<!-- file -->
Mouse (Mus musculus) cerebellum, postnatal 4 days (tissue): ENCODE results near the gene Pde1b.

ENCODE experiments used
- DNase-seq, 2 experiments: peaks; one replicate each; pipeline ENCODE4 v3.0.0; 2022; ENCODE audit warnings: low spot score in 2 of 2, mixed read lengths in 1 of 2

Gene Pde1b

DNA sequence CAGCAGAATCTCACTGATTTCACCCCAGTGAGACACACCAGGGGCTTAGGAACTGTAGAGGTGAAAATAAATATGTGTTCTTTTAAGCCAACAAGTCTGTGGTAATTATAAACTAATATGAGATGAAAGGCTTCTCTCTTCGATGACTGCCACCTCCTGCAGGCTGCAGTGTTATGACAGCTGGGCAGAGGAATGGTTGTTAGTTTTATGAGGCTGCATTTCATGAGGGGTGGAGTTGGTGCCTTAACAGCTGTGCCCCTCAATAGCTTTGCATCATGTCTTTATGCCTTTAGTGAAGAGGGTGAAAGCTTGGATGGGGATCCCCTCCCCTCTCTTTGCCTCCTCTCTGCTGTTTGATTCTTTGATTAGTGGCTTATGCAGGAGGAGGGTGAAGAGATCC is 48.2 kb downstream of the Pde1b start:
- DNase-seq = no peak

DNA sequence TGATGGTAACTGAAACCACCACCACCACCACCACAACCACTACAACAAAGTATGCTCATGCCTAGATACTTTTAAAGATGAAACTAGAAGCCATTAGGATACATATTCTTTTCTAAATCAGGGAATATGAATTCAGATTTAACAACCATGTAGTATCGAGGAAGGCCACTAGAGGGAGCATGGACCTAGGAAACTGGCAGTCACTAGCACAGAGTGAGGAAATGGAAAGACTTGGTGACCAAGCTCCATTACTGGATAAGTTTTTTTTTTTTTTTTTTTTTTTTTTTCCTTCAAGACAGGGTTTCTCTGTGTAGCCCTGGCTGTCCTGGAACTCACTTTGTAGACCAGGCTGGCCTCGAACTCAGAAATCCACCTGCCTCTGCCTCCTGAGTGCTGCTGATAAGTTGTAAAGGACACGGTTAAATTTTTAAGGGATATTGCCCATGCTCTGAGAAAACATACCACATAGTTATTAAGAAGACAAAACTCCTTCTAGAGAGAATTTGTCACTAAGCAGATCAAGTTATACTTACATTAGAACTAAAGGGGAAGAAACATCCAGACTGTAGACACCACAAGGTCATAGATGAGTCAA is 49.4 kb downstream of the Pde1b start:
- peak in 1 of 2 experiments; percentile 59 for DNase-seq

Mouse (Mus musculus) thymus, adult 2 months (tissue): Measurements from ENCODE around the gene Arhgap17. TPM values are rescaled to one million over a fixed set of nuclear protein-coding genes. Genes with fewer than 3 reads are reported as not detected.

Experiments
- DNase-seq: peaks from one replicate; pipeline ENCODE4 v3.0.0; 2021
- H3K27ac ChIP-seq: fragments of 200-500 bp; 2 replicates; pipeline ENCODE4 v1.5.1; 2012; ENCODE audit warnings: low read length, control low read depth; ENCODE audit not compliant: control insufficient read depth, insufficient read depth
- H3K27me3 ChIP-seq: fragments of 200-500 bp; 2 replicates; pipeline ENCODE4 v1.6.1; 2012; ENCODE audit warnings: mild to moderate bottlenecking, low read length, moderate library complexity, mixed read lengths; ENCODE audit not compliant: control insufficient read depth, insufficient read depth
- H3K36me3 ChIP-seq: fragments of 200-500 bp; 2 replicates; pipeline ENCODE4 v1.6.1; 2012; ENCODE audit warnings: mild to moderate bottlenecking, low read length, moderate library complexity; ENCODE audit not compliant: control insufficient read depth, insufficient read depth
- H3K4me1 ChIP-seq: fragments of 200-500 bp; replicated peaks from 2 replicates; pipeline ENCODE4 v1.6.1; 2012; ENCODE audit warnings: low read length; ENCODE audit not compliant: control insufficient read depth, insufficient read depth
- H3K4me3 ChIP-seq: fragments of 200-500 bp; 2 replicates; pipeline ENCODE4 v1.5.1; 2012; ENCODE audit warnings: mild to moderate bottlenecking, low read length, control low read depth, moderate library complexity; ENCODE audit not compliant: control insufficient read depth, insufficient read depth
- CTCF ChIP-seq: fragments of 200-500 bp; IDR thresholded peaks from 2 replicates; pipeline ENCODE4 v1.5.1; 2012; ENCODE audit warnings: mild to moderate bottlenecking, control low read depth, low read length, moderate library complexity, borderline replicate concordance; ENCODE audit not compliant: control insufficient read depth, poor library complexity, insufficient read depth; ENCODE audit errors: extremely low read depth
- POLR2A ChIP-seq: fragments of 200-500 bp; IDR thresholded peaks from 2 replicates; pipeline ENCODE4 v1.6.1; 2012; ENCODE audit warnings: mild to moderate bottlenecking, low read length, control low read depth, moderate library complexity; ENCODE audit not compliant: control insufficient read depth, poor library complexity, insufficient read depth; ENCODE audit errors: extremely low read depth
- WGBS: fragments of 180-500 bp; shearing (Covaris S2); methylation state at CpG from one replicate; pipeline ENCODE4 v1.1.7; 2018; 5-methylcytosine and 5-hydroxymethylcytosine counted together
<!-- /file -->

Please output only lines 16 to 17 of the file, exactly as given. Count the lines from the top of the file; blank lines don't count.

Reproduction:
- H3K4me3 ChIP-seq: fragments of 200-500 bp; 2 replicates; pipeline ENCODE4 v1.5.1; 2012; ENCODE audit warnings: mild to moderate bottlenecking, low read length, control low read depth, moderate library complexity; ENCODE audit not compliant: control insufficient read depth, insufficient read depth
- CTCF ChIP-seq: fragments of 200-500 bp; IDR thresholded peaks from 2 replicates; pipeline ENCODE4 v1.5.1; 2012; ENCODE audit warnings: mild to moderate bottlenecking, control low read depth, low read length, moderate library complexity, borderline replicate concordance; ENCODE audit not compliant: control insufficient read depth, poor library complexity, insufficient read depth; ENCODE audit errors: extremely low read depth